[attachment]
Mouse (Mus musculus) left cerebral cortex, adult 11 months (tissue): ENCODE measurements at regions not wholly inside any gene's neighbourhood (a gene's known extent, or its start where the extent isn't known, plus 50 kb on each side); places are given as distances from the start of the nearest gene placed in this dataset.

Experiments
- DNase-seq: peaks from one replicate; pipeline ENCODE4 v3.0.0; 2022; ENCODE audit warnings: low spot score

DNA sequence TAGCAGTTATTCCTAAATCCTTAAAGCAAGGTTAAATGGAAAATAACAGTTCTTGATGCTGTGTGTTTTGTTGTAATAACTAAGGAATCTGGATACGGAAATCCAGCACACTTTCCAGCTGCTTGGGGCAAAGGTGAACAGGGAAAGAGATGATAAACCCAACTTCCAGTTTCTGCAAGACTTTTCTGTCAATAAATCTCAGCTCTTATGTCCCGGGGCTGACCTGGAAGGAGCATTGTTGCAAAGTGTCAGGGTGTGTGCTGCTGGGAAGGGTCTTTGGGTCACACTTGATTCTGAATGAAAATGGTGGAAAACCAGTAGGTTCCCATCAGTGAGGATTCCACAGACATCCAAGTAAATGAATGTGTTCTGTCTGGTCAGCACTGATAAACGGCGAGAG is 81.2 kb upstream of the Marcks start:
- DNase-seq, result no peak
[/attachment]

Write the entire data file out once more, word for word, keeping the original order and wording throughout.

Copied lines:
Mouse (Mus musculus) left cerebral cortex, adult 11 months (tissue): ENCODE measurements at regions not wholly inside any gene's neighbourhood (a gene's known extent, or its start where the extent isn't known, plus 50 kb on each side); places are given as distances from the start of the nearest gene placed in this dataset.

Experiments
- DNase-seq: peaks from one replicate; pipeline ENCODE4 v3.0.0; 2022; ENCODE audit warnings: low spot score

DNA sequence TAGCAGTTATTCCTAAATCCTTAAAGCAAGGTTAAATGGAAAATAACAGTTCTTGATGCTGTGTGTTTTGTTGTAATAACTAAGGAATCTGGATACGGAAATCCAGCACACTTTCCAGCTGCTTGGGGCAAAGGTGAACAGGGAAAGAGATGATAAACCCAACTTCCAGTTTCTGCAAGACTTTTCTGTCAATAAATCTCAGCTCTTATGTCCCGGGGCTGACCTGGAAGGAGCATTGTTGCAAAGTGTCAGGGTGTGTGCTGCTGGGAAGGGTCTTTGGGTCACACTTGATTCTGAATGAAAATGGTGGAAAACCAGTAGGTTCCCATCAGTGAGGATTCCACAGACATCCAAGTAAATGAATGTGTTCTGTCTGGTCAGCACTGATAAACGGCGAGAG is 81.2 kb upstream of the Marcks start:
- DNase-seq, result no peak